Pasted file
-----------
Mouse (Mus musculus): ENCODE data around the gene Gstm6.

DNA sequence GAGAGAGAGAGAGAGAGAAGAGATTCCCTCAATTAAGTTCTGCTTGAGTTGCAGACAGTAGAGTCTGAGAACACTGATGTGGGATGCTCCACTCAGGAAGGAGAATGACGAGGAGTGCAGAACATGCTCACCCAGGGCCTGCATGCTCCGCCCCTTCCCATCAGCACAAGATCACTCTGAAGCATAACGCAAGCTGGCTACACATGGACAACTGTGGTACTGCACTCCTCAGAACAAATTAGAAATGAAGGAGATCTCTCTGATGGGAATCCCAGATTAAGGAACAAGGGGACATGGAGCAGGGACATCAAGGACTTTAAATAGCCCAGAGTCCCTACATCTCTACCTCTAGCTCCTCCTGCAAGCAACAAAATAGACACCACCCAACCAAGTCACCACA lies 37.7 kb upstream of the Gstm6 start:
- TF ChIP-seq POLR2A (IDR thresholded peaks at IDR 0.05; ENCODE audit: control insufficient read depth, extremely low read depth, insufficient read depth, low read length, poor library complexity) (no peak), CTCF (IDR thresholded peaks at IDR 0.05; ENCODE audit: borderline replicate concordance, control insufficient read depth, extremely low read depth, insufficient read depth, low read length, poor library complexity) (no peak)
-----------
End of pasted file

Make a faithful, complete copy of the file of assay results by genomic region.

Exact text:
Mouse (Mus musculus): ENCODE data around the gene Gstm6.

DNA sequence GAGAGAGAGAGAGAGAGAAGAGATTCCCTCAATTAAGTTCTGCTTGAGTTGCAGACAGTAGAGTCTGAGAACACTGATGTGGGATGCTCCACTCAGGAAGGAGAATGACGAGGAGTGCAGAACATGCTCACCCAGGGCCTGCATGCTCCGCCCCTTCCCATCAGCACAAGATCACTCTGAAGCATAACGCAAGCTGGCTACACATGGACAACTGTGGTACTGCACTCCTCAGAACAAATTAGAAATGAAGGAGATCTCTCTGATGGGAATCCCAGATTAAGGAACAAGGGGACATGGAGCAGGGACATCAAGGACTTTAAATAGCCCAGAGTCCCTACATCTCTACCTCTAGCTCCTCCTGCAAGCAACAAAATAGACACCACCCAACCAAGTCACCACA lies 37.7 kb upstream of the Gstm6 start:
- TF ChIP-seq POLR2A (IDR thresholded peaks at IDR 0.05; ENCODE audit: control insufficient read depth, extremely low read depth, insufficient read depth, low read length, poor library complexity) (no peak), CTCF (IDR thresholded peaks at IDR 0.05; ENCODE audit: borderline replicate concordance, control insufficient read depth, extremely low read depth, insufficient read depth, low read length, poor library complexity) (no peak)